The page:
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What does the sentence:

"John I believe Sally said Bill believed Sue saw."

mean?

It is cited in a textbook as an example of a grammatical but uncommon sentence.

Source: Manning, Christopher D., and Hinrich Schütze. Foundations of statistical natural language processing. Cambridge: MIT press, 1999. p. 10.

  • It probably means you're missing punctuation. "Colourless green ideas sleep furiously" is also grammatical, although it doesn't mean anything logically. It's quite common though, on this website anyway, as it's a famous demonstration of why "grammatical" isn't the be-all and end-all. – AndyT Sep 4 '17 at 10:25
  • It needs punctuation. John, I believe Sally said Bill believed Sue saw [her parents / better after her operation / ...]. The final 'saw' here would be the detransitivised usage ('Nobody saw me do it.' ... 'Jill saw!') – Edwin Ashworth Sep 4 '17 at 10:28
  • Or John – I believe Sally said, Bill – believed Sue saw. – Edwin Ashworth Sep 4 '17 at 10:53
  • @EdwinAshworth Thanks for the explanation, but there seems to be a variant without adding any punctuation. – jvamvas Sep 4 '17 at 11:02
  • I'd argue that it's so unidiomatic as to be 'incorrect' anyway, but would accept that the same applies to my suggestions. The 'Buffalo x 8' sentence has probably never been used in earnest. – Edwin Ashworth Sep 4 '17 at 11:03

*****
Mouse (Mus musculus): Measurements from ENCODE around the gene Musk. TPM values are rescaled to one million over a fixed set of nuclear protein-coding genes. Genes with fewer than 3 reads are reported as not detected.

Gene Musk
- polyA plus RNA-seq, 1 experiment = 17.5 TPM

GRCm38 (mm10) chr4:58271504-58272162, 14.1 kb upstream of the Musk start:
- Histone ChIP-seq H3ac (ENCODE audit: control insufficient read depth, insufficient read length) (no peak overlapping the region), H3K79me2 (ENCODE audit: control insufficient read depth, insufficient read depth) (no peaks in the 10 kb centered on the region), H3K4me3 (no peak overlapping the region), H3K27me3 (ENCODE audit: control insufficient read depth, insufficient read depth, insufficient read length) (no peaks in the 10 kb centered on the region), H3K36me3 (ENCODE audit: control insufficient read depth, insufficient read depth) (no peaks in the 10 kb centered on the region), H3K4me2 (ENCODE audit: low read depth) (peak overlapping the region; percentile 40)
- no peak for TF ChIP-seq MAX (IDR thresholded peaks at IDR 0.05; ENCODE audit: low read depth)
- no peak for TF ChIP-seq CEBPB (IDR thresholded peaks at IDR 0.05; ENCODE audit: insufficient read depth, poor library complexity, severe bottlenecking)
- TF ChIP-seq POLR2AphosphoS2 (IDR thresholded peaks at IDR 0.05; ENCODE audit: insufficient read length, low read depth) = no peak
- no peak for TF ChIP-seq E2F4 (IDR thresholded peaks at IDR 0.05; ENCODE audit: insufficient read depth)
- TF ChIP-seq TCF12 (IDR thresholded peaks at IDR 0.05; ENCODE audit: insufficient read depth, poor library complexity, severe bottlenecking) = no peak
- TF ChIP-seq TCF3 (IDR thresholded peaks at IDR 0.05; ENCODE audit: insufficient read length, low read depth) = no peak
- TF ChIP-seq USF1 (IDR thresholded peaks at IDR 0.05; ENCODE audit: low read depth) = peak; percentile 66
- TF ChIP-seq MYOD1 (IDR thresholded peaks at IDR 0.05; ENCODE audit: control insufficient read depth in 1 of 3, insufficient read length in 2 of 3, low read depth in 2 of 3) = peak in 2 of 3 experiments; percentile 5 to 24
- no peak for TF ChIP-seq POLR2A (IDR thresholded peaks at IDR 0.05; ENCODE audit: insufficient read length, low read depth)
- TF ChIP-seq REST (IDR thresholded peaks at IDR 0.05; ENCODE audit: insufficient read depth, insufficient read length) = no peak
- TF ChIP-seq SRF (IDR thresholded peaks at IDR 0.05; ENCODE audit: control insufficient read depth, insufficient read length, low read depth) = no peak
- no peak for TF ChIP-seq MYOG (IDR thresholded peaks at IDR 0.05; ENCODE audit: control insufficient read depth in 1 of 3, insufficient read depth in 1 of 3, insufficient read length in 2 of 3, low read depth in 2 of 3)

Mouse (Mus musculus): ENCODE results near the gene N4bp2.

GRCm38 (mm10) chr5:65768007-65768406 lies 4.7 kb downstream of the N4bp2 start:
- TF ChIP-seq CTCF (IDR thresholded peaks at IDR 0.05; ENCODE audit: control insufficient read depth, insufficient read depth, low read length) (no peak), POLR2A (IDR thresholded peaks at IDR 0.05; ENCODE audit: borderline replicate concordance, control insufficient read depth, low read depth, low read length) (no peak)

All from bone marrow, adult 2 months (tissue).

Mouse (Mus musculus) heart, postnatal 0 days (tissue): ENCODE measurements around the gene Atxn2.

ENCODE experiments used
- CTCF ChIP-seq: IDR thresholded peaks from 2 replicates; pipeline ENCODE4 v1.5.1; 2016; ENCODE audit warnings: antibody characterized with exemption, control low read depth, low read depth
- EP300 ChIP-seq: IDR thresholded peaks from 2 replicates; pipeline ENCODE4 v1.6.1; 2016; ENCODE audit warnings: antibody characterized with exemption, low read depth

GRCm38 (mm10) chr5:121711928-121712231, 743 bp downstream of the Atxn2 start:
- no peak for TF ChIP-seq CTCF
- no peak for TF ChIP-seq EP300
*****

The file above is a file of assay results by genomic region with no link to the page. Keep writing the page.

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  • John I believe Sally said Bill believed Sue saw.

is a transform of the grammatical (though complex) sentence

  • I believe Sally said Bill believed Sue saw John.

via the Left Dislocation transformation. This sentence in turn is a transform of

  • I believe that Sally said that Bill believed that Sue saw John.

which is much clearer, though longer, with all three complementizer that's.

Executive Summary:
  Replace all the stuff that's been deleted before you try to parse the sentence.

  • I'm tempted to quote the sage who said 'It's grammatical, but that's the only good thing you can say about it.' – Edwin Ashworth Sep 4 '17 at 10:57
  • Without thinking of such a 'dislocation', can't it be John, I believe what Sally said, (what) Bill believed, (what) Sue saw? An example of asyndeton too! – mahmud koya Sep 4 '17 at 12:54
  • If you pronounce it differently, with different intonation and stress, it can mean that. But no one would interpret a written sentence that way without some serious punctuation or in a poem. – John Lawler Sep 4 '17 at 19:18

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